July 12 (Bloomberg) -- Piraeus Port Authority SA, the state-owned company which operates Greece’s biggest port, said it’s getting Greek and European Union funds to finance a 220 million-euro ($268 million) expansion of cruise-ship facilities.
Piraeus will receive 33 million euros in Greek state funds and 187 million euros from the EU’s regional development aid program to expand the port’s cruise-ship pier with construction due to begin early in 2013, according to a statement today on the authority’s website.
The expansion will enable Piraeus to modernize and become a hub for large cruise ships in Greece which will benefit all cruise ports in the country, Chief Executive Officer Yiorgos Anomeritis said in the statement.
New generation cruise ships are currently unable to dock at Piraeus’s central piers because of their size. The expansion will allow Piraeus, which also handles bulk cargo, containers, tankers and passenger ferries, to become the Mediterranean’s largest cruise-ship port, according to the statement.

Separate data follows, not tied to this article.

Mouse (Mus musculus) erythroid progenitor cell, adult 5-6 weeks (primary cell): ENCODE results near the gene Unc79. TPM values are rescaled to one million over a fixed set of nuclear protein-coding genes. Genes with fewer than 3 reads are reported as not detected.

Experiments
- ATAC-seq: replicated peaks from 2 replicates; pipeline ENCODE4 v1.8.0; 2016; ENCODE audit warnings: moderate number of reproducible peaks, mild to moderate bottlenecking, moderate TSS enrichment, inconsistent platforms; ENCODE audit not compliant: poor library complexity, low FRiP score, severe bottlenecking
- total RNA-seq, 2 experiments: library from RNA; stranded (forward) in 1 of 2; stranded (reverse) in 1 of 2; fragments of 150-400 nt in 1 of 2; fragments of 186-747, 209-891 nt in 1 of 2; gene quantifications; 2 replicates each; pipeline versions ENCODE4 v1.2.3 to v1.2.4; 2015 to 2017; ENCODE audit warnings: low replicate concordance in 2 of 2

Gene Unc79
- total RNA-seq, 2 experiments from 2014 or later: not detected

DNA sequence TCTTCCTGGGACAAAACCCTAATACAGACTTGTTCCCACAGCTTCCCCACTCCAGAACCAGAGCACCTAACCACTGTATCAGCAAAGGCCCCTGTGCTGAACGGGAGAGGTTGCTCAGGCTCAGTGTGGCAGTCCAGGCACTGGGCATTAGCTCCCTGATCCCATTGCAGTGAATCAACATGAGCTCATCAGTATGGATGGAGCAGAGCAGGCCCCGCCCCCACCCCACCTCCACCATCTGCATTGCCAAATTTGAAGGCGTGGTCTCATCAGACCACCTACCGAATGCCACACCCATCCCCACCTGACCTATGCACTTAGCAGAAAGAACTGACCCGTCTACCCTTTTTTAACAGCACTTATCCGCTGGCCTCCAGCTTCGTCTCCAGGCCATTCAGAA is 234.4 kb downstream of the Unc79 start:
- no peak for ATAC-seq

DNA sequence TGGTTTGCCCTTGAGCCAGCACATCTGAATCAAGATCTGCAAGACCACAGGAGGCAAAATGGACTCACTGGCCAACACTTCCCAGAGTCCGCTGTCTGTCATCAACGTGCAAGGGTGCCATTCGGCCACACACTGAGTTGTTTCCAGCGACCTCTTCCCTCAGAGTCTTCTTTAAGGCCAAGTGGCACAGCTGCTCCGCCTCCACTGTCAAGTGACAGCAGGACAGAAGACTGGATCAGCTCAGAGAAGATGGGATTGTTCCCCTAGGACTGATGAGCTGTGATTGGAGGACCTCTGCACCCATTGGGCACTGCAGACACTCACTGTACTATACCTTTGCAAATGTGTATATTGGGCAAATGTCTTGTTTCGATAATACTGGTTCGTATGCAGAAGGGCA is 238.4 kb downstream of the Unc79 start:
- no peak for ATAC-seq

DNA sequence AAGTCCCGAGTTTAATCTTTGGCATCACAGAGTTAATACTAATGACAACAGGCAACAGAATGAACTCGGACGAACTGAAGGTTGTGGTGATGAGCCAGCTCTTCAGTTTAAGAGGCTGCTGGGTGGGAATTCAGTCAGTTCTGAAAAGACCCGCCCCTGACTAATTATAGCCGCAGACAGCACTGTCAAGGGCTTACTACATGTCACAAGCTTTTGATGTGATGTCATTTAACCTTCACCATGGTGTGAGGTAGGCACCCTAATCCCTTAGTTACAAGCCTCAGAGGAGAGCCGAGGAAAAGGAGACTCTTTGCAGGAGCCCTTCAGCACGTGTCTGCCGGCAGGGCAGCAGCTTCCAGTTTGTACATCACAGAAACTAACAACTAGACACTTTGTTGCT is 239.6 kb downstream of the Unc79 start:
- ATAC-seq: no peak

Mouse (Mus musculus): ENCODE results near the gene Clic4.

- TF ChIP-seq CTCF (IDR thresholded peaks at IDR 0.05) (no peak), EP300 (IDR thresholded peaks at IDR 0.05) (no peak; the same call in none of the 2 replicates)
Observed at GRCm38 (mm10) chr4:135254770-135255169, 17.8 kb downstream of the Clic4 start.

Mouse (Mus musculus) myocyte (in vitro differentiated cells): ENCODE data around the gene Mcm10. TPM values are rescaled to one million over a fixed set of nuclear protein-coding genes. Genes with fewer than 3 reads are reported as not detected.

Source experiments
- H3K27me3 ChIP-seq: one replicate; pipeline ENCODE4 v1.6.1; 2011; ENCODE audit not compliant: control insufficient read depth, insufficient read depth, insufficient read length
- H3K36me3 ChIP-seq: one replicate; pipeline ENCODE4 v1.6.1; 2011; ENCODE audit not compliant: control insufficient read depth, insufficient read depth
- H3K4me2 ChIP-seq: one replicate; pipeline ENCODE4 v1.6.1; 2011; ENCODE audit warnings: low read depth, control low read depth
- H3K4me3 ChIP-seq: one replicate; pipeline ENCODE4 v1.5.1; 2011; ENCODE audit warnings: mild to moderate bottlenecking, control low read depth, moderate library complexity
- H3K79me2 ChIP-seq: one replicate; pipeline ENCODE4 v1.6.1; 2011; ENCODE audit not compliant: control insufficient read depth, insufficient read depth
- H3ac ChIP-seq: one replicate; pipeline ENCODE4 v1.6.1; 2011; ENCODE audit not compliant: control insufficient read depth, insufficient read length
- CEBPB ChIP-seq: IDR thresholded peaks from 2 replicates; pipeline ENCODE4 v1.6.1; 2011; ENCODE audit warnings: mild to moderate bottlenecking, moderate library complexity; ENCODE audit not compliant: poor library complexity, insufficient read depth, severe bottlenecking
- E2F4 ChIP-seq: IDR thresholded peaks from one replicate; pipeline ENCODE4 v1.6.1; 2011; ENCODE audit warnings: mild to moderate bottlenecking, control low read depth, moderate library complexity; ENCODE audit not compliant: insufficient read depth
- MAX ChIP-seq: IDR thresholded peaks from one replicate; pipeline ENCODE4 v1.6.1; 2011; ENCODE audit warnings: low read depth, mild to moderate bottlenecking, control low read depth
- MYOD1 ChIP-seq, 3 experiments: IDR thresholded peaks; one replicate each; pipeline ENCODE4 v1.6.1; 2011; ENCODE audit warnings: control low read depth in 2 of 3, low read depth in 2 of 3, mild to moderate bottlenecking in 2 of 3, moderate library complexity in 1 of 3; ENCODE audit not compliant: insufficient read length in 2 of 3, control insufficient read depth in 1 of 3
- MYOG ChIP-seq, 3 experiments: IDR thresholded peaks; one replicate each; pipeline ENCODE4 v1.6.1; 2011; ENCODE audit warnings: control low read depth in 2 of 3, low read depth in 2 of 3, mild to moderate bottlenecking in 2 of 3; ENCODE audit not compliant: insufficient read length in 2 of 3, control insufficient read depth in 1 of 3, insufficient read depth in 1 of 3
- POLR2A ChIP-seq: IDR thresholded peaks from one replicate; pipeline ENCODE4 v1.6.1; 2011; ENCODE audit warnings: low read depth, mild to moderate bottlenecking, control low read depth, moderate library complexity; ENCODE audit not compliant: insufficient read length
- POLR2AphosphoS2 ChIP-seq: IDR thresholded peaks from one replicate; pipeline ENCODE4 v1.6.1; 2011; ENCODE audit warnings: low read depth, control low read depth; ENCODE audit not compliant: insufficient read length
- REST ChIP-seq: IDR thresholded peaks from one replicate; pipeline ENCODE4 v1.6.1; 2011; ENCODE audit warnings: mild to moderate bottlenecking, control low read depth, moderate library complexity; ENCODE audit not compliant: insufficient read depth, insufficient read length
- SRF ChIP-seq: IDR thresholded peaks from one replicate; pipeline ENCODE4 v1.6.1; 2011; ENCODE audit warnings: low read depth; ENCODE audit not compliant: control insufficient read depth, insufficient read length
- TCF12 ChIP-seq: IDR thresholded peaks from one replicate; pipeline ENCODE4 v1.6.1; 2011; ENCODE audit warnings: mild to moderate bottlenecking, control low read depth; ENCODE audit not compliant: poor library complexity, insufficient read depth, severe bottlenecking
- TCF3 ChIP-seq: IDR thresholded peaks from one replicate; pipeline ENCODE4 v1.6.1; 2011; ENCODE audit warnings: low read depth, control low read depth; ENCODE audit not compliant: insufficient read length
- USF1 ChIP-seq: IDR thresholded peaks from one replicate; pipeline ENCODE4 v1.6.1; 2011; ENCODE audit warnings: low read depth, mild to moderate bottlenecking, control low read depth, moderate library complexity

Piraeus Port Authority is 51 percent owned by the Greek state with another 23.1 percent held indirectly via the Hellenic Republic Asset Development Fund which is responsible for state asset sales.
Piraeus Port was included on the list of state asset sales scheduled for 2012. A Greek Finance Ministry official yesterday said the Hellenic Republic Asset Development Fund will only be able to complete two sales this year neither of which is a traded company.
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